September 30, 2016 report
Tropics found to harbor higher degree of intraspecific diversity than other parts of the world
(Phys.org)—A team of researchers with the University of Copenhagen's Natural History Museum of Denmark has found that the degree of intraspecific diversity is higher in the tropics than in other parts of the world. In their paper published in the journal Science, the team describes how they used information from public databases to gather information about diversity around the world and how they used it to map global diversity patterns. Henrique Pereira with the German Centre for Integrative Biodiversity Research offers a broader view on the work done by the team in a Perspectives piece in the same journal issue.
Prior research has shown that there is more plant and animal diversity in the tropics than anywhere else on the planet. In this new effort, the researchers have found the same thing to be true regarding intraspecific (occurring within a species) diversity, at least as it applies to terrestrial mammals and amphibians. They also found that such diversity levels fall near human settlements.
To gain a better perspective regarding differences in intraspecific diversity across the world the researchers queried databases that hold information that publications require to be used before publication of papers regarding animal research. This gave them information regarding 318,000 mitochondrial DNA sequences for animals of the specific two taxa found all over the world. But they soon found that not all could be used for their study because they lacked adequate geographical data—after sifting they were left with 93,000 usable samples which covered approximately 4,700 species. They proceeded to create a virtual grid placed over the planet consisting of ~400-km cells and then assigned each of the samples to a cell.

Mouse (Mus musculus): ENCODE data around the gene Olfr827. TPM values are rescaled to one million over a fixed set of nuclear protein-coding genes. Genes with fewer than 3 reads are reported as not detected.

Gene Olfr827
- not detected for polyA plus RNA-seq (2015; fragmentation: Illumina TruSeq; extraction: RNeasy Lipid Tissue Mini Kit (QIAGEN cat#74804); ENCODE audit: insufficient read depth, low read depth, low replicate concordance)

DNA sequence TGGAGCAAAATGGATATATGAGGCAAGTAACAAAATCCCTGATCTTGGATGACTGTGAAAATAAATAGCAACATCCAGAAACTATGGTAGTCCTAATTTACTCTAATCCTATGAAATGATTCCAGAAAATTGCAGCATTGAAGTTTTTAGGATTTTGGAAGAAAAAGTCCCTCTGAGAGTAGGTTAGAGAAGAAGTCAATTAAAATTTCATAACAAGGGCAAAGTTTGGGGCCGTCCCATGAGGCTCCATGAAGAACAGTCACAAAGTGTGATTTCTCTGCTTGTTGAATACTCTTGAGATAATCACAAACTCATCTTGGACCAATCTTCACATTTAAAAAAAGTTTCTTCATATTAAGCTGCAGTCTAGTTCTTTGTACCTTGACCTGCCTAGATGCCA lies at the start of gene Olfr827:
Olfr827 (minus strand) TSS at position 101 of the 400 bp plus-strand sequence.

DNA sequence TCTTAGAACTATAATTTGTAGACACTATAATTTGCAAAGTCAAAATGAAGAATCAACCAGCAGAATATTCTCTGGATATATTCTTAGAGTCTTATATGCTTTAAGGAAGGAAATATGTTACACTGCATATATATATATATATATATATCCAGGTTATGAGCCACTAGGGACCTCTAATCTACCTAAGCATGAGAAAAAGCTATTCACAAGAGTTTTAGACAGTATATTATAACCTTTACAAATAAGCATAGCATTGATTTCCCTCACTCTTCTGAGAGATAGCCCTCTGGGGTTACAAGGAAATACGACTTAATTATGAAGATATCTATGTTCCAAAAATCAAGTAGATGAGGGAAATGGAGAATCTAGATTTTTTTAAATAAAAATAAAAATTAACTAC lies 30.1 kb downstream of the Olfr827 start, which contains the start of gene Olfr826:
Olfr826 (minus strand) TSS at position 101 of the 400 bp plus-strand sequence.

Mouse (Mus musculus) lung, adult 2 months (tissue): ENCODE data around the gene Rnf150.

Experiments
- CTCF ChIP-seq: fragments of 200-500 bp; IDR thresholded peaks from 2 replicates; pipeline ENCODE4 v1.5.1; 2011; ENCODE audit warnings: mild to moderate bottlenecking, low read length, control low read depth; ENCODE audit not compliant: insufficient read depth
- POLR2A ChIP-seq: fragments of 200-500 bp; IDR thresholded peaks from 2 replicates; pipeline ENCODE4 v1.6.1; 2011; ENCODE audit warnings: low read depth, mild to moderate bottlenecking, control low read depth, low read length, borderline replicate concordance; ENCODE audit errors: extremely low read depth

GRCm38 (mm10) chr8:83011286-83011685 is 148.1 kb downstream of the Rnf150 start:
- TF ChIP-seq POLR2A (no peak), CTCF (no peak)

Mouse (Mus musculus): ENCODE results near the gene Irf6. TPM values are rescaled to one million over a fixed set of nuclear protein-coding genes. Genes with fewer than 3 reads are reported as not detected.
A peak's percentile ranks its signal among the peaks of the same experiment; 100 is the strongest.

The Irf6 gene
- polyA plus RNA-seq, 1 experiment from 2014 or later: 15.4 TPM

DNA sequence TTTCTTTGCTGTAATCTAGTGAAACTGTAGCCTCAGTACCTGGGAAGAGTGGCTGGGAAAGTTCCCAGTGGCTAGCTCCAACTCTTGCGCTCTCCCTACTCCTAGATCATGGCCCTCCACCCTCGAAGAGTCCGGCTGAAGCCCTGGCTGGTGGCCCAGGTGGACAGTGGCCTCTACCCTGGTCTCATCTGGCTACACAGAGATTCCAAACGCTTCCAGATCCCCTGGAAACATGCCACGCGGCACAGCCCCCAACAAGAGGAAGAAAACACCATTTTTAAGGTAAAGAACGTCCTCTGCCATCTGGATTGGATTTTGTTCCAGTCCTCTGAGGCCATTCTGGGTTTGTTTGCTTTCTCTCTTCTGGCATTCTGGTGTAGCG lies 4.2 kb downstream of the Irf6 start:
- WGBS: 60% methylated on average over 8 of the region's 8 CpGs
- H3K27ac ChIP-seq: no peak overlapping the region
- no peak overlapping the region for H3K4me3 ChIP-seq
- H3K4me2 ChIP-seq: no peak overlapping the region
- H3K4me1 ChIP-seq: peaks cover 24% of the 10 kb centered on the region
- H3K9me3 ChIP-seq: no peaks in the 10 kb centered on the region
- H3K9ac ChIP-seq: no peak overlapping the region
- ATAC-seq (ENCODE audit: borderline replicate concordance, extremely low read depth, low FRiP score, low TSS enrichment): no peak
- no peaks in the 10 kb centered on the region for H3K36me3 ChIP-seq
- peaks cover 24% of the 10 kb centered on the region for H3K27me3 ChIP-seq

Once that was complete, they created averages for each cell. Doing so allowed them to measure intraspecific diversity at a more specific level than has ever been done before. It also allowed them to see that intraspecific diversity levels followed closely with diversity levels in general, which meant that the tropics are the most diverse in both categories. It also allowed them to see the impact of human community building—the closer the cells were to such settlements, the lower the diversity levels in them fell.
No one really knows why the tropics are more diverse, but this new research offers support for the theory that suggests that hotter climates cause more genetic mutations in the creatures that live there.
The Anthropocene is witnessing a loss of biodiversity, with well-documented declines in the diversity of ecosystems and species. For intraspecific genetic diversity, however, we lack even basic knowledge on its global distribution. We georeferenced 92,801 mitochondrial sequences for >4500 species of terrestrial mammals and amphibians, and found that genetic diversity is 27% higher in the tropics than in nontropical regions. Overall, habitats that are more affected by humans hold less genetic diversity than wilder regions, although results for mammals are sensitive to choice of genetic locus. Our study associates geographic coordinates with publicly available genetic sequences at a massive scale, yielding an opportunity to investigate both the drivers of this component of biodiversity and the genetic consequences of the anthropogenic modification of nature.
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